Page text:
BAILEYS HARBOR, Wis. (WFRV) – A place in Northeastern Wisconsin that many people can’t pronounce is a special spot for theater performances.
Wood chips, bird chirps and a giant maple tree are part of the atmosphere.
The Garden at Bjorklunden is living proof what William Shakespeare wrote – all the world’s a stage.
A look-see around the property near the theater company called Door Shakespeare includes colorful signage with Scandinavian influences.
The shore of Lake Michigan is a short walk away from the theater grounds.
Along the wooded route, you see a distinctive chapel where one of my family members was married.
The box office at the theater entrance carries through the theme atmosphere.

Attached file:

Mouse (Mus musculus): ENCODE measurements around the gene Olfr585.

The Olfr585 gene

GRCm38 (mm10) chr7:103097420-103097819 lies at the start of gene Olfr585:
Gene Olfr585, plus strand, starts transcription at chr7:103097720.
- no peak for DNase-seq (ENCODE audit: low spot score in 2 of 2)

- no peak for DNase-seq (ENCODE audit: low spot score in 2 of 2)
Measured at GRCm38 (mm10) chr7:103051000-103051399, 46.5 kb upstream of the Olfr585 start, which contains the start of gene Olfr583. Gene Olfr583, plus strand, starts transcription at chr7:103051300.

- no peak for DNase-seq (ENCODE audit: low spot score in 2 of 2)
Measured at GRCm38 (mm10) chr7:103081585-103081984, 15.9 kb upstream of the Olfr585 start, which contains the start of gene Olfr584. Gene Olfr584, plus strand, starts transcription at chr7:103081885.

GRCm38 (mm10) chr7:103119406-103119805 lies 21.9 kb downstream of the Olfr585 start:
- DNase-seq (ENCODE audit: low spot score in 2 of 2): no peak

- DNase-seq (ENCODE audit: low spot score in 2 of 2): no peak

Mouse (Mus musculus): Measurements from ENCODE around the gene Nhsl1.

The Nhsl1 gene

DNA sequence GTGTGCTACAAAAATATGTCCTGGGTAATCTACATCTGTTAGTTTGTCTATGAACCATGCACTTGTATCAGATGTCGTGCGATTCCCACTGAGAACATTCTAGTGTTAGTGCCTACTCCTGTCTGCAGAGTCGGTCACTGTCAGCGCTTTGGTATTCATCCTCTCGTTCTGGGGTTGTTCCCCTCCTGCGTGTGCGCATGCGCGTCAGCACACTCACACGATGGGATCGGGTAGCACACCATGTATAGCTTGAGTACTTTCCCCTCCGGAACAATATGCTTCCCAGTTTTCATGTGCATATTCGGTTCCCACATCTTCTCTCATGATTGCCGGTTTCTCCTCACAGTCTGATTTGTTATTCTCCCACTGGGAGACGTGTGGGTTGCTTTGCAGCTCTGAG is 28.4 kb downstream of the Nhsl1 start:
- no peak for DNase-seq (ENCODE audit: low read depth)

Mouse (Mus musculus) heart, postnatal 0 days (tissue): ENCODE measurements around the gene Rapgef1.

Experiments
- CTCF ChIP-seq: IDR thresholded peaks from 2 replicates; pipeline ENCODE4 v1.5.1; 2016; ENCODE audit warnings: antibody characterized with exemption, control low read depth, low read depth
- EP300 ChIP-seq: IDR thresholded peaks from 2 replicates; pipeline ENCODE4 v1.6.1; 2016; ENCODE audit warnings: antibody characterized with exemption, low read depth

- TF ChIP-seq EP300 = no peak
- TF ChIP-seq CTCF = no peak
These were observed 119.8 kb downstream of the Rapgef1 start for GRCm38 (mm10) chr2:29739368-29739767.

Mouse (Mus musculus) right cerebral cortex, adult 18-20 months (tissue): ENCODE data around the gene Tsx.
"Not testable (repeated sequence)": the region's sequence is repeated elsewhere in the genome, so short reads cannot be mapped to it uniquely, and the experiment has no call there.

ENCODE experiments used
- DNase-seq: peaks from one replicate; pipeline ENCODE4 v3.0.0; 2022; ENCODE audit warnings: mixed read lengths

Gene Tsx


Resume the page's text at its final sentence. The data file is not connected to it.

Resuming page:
Arrows in the wood-chip walkway point you to the performance area.
An usher is likely to be one of the principals of the professional theater company headed by Michael Stebbins and Amy Ensign.
The audience sits in the open air on risers facing a magnificent tree.
A garden of a certain vintage is nearby, at this time of year waiting for flowers to bloom.
Action takes place on a stage and set build around and onto the maple with shaggy bark.
Most plays put on by Door Shakespeare are four centuries old and still relevant.
Because of COVID-19, there is only one play this summer, the famous “Hamlet.”
It’s a phenomenal production with Ryan Schabach portraying 18 characters amid bird calls and evening breezes.
A product of the University of Wisconsin-Oshkosh, Ryan Schabach has risen to an elite height in professionalism.
There are plenty of chances to see “Hamlet”(my review) and Bjorklunden to Aug. 17.
The property owned by Lawrence University in Appleton has been home to classic plays of Door Shakespeare since 1995.